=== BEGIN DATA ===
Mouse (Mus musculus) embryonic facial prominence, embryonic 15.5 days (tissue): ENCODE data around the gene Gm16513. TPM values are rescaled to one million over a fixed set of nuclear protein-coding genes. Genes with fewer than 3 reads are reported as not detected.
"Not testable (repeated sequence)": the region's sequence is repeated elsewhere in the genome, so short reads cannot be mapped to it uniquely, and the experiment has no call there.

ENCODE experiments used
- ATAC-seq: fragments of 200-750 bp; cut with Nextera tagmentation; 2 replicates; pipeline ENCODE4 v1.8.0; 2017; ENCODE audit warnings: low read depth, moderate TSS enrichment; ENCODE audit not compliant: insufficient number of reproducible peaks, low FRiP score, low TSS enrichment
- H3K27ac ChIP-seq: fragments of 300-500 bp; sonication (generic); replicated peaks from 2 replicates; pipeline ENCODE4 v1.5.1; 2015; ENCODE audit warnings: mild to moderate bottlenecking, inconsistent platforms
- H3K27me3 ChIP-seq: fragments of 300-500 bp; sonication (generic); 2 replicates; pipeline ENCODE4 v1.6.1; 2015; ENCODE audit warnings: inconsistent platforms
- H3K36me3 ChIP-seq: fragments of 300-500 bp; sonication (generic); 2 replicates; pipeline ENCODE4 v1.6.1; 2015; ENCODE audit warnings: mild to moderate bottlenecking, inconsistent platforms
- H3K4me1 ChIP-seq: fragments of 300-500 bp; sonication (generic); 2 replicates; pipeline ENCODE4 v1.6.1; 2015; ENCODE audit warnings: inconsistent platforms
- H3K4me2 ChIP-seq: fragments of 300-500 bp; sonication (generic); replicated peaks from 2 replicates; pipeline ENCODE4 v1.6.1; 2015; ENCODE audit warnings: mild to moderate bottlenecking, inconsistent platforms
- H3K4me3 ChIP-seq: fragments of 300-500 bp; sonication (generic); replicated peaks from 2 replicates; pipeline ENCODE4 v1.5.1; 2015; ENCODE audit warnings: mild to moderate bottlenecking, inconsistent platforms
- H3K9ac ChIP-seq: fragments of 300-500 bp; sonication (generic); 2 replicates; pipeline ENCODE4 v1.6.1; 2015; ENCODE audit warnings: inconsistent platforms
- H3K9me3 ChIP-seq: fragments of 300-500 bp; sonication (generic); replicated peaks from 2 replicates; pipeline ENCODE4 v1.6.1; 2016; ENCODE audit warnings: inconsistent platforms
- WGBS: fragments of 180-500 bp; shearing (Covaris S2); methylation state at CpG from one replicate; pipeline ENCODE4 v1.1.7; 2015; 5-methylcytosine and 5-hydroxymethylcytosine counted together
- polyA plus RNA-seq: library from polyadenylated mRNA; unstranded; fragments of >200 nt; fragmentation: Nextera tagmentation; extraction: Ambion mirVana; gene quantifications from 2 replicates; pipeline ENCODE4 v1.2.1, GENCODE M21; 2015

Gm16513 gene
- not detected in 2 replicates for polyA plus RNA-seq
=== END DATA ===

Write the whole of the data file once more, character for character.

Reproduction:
Mouse (Mus musculus) embryonic facial prominence, embryonic 15.5 days (tissue): ENCODE data around the gene Gm16513. TPM values are rescaled to one million over a fixed set of nuclear protein-coding genes. Genes with fewer than 3 reads are reported as not detected.
"Not testable (repeated sequence)": the region's sequence is repeated elsewhere in the genome, so short reads cannot be mapped to it uniquely, and the experiment has no call there.

ENCODE experiments used
- ATAC-seq: fragments of 200-750 bp; cut with Nextera tagmentation; 2 replicates; pipeline ENCODE4 v1.8.0; 2017; ENCODE audit warnings: low read depth, moderate TSS enrichment; ENCODE audit not compliant: insufficient number of reproducible peaks, low FRiP score, low TSS enrichment
- H3K27ac ChIP-seq: fragments of 300-500 bp; sonication (generic); replicated peaks from 2 replicates; pipeline ENCODE4 v1.5.1; 2015; ENCODE audit warnings: mild to moderate bottlenecking, inconsistent platforms
- H3K27me3 ChIP-seq: fragments of 300-500 bp; sonication (generic); 2 replicates; pipeline ENCODE4 v1.6.1; 2015; ENCODE audit warnings: inconsistent platforms
- H3K36me3 ChIP-seq: fragments of 300-500 bp; sonication (generic); 2 replicates; pipeline ENCODE4 v1.6.1; 2015; ENCODE audit warnings: mild to moderate bottlenecking, inconsistent platforms
- H3K4me1 ChIP-seq: fragments of 300-500 bp; sonication (generic); 2 replicates; pipeline ENCODE4 v1.6.1; 2015; ENCODE audit warnings: inconsistent platforms
- H3K4me2 ChIP-seq: fragments of 300-500 bp; sonication (generic); replicated peaks from 2 replicates; pipeline ENCODE4 v1.6.1; 2015; ENCODE audit warnings: mild to moderate bottlenecking, inconsistent platforms
- H3K4me3 ChIP-seq: fragments of 300-500 bp; sonication (generic); replicated peaks from 2 replicates; pipeline ENCODE4 v1.5.1; 2015; ENCODE audit warnings: mild to moderate bottlenecking, inconsistent platforms
- H3K9ac ChIP-seq: fragments of 300-500 bp; sonication (generic); 2 replicates; pipeline ENCODE4 v1.6.1; 2015; ENCODE audit warnings: inconsistent platforms
- H3K9me3 ChIP-seq: fragments of 300-500 bp; sonication (generic); replicated peaks from 2 replicates; pipeline ENCODE4 v1.6.1; 2016; ENCODE audit warnings: inconsistent platforms
- WGBS: fragments of 180-500 bp; shearing (Covaris S2); methylation state at CpG from one replicate; pipeline ENCODE4 v1.1.7; 2015; 5-methylcytosine and 5-hydroxymethylcytosine counted together
- polyA plus RNA-seq: library from polyadenylated mRNA; unstranded; fragments of >200 nt; fragmentation: Nextera tagmentation; extraction: Ambion mirVana; gene quantifications from 2 replicates; pipeline ENCODE4 v1.2.1, GENCODE M21; 2015

Gm16513 gene
- not detected in 2 replicates for polyA plus RNA-seq